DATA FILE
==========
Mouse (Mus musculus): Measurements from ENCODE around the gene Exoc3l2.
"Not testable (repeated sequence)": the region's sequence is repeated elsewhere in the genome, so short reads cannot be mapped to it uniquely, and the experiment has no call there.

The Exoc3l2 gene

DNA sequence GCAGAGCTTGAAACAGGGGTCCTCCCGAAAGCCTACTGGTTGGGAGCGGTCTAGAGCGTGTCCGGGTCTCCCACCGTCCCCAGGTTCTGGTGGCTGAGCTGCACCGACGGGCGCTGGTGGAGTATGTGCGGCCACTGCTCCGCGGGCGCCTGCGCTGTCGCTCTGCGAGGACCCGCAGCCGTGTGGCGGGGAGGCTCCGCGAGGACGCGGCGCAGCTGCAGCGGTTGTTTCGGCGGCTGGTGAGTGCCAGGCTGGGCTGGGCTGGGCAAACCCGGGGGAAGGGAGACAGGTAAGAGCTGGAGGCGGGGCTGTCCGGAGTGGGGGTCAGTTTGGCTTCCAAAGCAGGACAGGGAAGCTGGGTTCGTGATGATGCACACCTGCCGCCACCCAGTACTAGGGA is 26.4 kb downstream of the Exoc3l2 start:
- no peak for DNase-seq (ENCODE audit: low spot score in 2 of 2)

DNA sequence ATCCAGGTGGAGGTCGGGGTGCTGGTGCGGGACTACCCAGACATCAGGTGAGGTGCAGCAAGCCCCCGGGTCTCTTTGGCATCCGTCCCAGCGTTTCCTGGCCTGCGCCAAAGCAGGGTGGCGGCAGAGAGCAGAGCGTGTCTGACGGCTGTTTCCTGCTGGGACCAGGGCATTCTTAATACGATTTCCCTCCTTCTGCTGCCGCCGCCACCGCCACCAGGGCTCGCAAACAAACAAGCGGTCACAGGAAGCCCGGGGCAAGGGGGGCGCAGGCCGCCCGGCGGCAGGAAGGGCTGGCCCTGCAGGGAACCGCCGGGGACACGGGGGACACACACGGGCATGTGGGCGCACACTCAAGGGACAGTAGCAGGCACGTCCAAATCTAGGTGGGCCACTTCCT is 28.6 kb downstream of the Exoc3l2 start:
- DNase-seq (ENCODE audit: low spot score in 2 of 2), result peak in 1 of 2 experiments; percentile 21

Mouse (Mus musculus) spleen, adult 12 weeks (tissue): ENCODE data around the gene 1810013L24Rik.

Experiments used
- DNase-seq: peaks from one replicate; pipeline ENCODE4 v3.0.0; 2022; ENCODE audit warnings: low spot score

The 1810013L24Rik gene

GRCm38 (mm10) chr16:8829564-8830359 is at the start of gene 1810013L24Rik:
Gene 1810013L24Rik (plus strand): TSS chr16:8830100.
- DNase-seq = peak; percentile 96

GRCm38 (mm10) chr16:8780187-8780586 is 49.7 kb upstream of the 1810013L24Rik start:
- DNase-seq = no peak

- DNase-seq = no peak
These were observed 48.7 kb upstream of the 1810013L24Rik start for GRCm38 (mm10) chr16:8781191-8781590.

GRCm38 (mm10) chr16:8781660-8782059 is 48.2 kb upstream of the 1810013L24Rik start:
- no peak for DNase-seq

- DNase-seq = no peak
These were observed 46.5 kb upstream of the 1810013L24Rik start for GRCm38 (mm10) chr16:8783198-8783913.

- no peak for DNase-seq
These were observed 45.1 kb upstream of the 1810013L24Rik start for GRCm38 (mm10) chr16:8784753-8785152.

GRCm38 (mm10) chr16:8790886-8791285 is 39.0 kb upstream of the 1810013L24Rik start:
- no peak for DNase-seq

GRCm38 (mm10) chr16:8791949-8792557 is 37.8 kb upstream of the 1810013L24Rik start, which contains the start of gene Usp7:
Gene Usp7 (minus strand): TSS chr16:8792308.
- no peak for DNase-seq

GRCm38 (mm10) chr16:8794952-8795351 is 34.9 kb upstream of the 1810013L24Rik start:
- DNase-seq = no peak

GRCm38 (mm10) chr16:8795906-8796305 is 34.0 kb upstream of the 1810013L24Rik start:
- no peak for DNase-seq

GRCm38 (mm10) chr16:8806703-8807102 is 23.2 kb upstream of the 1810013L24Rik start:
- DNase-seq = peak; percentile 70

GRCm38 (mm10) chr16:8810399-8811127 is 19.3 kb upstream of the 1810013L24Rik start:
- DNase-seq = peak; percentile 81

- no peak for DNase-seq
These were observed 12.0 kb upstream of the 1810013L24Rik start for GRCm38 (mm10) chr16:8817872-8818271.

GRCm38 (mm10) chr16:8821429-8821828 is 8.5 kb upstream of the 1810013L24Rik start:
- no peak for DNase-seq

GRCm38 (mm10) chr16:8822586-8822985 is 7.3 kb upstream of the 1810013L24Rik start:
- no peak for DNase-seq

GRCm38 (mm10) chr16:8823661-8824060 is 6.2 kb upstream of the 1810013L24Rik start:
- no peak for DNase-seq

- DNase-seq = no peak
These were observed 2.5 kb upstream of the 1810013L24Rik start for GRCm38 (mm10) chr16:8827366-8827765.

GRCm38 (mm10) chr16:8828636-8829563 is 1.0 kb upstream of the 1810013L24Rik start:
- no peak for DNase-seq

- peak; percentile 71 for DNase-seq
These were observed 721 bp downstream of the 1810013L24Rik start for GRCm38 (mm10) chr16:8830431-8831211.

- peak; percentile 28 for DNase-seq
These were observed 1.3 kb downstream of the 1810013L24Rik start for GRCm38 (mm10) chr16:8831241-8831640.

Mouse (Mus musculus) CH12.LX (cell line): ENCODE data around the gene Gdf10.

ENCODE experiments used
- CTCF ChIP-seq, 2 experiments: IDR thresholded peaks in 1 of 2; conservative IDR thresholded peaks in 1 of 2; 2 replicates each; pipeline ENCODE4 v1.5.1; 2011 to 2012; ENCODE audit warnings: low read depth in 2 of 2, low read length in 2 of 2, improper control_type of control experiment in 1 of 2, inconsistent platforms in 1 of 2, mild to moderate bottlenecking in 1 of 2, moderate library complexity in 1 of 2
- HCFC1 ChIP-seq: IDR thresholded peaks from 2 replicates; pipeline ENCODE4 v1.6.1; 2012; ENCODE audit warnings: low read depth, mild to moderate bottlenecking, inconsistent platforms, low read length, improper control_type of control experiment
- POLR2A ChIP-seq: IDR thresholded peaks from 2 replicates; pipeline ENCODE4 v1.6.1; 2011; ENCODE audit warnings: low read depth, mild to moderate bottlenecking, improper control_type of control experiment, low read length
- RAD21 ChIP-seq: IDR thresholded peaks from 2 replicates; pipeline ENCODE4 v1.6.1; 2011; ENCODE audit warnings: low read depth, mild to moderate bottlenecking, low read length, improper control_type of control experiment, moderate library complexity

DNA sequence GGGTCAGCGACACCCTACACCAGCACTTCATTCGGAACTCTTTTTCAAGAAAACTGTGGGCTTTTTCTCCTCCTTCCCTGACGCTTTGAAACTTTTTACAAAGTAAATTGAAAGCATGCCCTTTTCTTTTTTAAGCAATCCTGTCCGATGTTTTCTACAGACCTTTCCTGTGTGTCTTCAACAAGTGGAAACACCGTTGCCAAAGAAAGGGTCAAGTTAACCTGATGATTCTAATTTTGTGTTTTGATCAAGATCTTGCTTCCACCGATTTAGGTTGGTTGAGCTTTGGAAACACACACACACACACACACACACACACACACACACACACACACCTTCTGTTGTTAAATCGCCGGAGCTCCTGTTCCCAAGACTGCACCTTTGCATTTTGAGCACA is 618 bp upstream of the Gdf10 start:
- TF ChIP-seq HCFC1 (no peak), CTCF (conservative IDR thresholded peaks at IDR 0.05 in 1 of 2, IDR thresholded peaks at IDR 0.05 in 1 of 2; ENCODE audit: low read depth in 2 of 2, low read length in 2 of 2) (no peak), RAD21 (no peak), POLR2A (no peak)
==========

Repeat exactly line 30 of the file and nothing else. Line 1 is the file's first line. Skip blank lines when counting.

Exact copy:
GRCm38 (mm10) chr16:8794952-8795351 is 34.9 kb upstream of the 1810013L24Rik start: